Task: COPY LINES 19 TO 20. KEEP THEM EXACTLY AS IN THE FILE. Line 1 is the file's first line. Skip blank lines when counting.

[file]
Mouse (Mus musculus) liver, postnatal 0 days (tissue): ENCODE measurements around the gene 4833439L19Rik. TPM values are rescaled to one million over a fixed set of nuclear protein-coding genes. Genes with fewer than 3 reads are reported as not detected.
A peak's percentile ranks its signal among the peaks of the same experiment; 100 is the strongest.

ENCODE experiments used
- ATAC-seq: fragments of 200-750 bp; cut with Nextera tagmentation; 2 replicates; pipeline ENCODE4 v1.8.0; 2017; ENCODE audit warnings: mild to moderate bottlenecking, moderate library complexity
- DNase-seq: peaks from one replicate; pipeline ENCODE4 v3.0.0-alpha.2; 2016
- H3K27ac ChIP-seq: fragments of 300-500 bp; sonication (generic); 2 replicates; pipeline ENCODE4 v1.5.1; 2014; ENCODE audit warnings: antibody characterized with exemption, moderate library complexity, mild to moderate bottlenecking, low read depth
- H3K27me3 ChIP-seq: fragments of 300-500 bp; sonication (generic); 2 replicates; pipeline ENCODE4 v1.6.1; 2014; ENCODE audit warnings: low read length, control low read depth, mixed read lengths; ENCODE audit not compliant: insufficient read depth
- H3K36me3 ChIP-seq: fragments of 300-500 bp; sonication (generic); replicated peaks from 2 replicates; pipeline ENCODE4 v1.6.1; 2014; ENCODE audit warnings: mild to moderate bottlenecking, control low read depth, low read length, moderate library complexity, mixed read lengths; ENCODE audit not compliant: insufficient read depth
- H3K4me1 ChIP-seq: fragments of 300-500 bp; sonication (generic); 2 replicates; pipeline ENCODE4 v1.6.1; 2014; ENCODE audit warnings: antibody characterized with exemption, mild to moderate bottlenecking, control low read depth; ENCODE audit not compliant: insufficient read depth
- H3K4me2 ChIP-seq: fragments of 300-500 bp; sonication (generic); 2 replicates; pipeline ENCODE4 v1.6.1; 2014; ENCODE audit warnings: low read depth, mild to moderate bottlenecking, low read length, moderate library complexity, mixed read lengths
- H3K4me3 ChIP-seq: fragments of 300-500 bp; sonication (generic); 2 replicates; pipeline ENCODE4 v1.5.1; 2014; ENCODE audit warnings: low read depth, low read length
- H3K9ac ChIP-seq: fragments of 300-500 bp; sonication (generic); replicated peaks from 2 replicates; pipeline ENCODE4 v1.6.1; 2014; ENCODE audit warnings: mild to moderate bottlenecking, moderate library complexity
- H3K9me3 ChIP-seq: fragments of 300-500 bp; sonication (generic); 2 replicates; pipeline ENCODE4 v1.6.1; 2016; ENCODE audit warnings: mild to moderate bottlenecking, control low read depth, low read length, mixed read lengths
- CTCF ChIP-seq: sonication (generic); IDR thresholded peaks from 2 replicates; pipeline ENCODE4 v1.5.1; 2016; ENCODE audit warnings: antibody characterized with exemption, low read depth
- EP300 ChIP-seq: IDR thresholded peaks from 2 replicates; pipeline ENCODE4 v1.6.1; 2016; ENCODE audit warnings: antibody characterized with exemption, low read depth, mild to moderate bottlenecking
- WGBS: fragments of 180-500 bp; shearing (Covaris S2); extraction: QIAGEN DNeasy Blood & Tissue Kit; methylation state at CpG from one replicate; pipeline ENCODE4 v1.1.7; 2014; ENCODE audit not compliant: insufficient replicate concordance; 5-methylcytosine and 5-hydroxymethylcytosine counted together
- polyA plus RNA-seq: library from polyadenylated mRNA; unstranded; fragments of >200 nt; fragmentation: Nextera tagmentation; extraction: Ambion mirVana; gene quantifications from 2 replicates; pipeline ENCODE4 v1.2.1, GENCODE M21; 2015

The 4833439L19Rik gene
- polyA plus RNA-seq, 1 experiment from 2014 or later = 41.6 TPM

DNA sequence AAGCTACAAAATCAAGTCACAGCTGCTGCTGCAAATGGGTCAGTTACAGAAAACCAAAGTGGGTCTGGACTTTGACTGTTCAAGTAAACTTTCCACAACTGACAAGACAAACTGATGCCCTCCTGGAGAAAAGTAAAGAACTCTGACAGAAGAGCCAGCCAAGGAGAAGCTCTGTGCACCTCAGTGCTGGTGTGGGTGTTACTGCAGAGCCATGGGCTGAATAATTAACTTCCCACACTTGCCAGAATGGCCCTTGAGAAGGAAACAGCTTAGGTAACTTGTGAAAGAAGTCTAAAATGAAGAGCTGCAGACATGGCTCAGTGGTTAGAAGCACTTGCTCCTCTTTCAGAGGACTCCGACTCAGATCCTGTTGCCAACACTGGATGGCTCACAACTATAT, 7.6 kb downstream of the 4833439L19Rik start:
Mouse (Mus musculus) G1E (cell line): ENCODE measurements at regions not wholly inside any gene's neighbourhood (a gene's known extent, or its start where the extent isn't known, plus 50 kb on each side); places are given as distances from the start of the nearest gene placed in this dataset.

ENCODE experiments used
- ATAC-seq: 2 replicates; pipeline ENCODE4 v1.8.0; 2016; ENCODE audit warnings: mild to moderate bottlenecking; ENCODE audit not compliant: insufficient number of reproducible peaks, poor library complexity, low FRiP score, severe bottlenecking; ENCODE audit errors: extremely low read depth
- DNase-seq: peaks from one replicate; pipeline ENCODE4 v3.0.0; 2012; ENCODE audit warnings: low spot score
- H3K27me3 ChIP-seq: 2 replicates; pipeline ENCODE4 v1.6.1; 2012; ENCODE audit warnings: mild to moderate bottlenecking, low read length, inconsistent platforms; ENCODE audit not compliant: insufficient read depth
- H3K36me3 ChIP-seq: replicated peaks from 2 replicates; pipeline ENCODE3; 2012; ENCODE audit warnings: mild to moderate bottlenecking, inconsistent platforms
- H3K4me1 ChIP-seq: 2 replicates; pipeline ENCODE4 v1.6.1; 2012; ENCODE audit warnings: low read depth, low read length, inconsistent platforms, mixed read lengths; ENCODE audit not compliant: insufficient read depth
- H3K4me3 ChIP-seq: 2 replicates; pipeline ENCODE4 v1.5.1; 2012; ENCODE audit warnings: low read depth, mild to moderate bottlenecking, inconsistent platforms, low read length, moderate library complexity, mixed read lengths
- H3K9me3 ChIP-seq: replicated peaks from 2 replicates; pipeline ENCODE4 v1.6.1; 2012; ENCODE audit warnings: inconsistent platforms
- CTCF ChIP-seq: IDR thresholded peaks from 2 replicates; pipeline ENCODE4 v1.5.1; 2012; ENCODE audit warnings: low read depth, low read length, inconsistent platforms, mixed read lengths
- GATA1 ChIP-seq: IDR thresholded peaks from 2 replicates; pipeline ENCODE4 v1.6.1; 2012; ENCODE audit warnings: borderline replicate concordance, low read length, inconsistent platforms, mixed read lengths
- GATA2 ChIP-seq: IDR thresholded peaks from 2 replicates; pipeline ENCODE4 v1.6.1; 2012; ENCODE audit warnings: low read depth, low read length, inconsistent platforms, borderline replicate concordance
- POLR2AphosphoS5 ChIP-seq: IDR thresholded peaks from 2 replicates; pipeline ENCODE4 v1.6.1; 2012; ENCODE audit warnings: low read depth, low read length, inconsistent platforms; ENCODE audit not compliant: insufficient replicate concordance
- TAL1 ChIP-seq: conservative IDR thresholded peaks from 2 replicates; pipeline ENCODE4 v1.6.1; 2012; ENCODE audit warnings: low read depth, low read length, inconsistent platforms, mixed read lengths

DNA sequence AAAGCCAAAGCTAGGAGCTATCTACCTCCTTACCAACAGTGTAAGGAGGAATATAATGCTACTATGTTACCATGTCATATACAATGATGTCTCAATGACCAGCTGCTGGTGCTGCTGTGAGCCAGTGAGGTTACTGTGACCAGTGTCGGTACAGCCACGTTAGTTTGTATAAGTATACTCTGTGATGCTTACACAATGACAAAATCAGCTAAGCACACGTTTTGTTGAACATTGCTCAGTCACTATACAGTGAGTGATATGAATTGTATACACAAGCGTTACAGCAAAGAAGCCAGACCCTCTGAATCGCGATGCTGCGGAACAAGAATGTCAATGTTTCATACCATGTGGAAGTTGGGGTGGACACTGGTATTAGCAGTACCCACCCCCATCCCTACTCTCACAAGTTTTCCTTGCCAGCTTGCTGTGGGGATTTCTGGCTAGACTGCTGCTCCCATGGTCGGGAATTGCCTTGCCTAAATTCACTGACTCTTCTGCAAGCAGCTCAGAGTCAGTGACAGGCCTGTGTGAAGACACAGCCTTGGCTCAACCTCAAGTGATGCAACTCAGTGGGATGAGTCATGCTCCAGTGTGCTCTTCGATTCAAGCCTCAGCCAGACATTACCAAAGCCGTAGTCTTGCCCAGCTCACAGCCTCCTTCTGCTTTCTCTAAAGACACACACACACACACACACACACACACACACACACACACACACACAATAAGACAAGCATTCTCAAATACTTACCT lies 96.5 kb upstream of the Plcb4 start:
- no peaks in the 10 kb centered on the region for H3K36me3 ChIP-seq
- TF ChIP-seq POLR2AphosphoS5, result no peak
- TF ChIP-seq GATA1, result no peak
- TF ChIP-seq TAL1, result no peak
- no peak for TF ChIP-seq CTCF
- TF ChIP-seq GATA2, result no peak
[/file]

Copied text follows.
- polyA plus RNA-seq, 1 experiment from 2014 or later = 41.6 TPM

DNA sequence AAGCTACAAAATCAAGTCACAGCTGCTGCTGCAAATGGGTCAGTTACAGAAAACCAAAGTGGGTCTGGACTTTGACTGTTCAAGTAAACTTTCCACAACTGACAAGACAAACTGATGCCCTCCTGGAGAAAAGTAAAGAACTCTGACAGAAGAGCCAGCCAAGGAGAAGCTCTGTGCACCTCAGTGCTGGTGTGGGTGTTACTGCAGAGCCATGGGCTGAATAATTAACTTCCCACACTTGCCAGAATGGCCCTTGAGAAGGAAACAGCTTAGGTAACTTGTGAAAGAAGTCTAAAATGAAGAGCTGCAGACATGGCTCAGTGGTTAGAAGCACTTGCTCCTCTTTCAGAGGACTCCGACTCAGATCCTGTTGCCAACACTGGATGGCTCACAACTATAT, 7.6 kb downstream of the 4833439L19Rik start: